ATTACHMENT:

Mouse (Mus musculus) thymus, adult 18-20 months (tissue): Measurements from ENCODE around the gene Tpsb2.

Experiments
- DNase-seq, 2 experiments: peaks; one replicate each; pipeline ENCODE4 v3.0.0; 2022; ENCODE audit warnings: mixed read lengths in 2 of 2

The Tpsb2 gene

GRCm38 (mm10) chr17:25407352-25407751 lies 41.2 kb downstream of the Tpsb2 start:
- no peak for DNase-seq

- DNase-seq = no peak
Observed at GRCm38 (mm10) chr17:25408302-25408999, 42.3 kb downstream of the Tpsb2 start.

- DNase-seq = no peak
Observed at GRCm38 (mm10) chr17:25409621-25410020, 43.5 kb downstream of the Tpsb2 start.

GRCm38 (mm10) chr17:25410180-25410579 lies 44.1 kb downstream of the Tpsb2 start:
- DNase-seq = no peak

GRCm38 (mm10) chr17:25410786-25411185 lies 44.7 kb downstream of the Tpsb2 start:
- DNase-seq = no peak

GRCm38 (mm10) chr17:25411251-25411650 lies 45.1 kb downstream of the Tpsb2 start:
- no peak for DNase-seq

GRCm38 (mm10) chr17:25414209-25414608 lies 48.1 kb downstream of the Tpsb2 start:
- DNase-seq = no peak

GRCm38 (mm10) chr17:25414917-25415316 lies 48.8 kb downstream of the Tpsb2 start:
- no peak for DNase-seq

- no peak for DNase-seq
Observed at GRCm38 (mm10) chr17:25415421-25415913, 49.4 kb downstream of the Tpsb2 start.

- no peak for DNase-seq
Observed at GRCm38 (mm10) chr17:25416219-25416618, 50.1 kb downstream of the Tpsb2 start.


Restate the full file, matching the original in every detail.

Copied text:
Mouse (Mus musculus) thymus, adult 18-20 months (tissue): Measurements from ENCODE around the gene Tpsb2.

Experiments
- DNase-seq, 2 experiments: peaks; one replicate each; pipeline ENCODE4 v3.0.0; 2022; ENCODE audit warnings: mixed read lengths in 2 of 2

The Tpsb2 gene

GRCm38 (mm10) chr17:25407352-25407751 lies 41.2 kb downstream of the Tpsb2 start:
- no peak for DNase-seq

- DNase-seq = no peak
Observed at GRCm38 (mm10) chr17:25408302-25408999, 42.3 kb downstream of the Tpsb2 start.

- DNase-seq = no peak
Observed at GRCm38 (mm10) chr17:25409621-25410020, 43.5 kb downstream of the Tpsb2 start.

GRCm38 (mm10) chr17:25410180-25410579 lies 44.1 kb downstream of the Tpsb2 start:
- DNase-seq = no peak

GRCm38 (mm10) chr17:25410786-25411185 lies 44.7 kb downstream of the Tpsb2 start:
- DNase-seq = no peak

GRCm38 (mm10) chr17:25411251-25411650 lies 45.1 kb downstream of the Tpsb2 start:
- no peak for DNase-seq

GRCm38 (mm10) chr17:25414209-25414608 lies 48.1 kb downstream of the Tpsb2 start:
- DNase-seq = no peak

GRCm38 (mm10) chr17:25414917-25415316 lies 48.8 kb downstream of the Tpsb2 start:
- no peak for DNase-seq

- no peak for DNase-seq
Observed at GRCm38 (mm10) chr17:25415421-25415913, 49.4 kb downstream of the Tpsb2 start.

- no peak for DNase-seq
Observed at GRCm38 (mm10) chr17:25416219-25416618, 50.1 kb downstream of the Tpsb2 start.